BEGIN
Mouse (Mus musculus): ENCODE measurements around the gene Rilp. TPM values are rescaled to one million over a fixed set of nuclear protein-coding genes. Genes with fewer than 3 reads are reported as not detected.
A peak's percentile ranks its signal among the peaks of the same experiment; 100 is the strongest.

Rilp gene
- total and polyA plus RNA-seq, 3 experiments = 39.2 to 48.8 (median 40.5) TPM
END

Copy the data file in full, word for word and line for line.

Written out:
Mouse (Mus musculus): ENCODE measurements around the gene Rilp. TPM values are rescaled to one million over a fixed set of nuclear protein-coding genes. Genes with fewer than 3 reads are reported as not detected.
A peak's percentile ranks its signal among the peaks of the same experiment; 100 is the strongest.

Rilp gene
- total and polyA plus RNA-seq, 3 experiments = 39.2 to 48.8 (median 40.5) TPM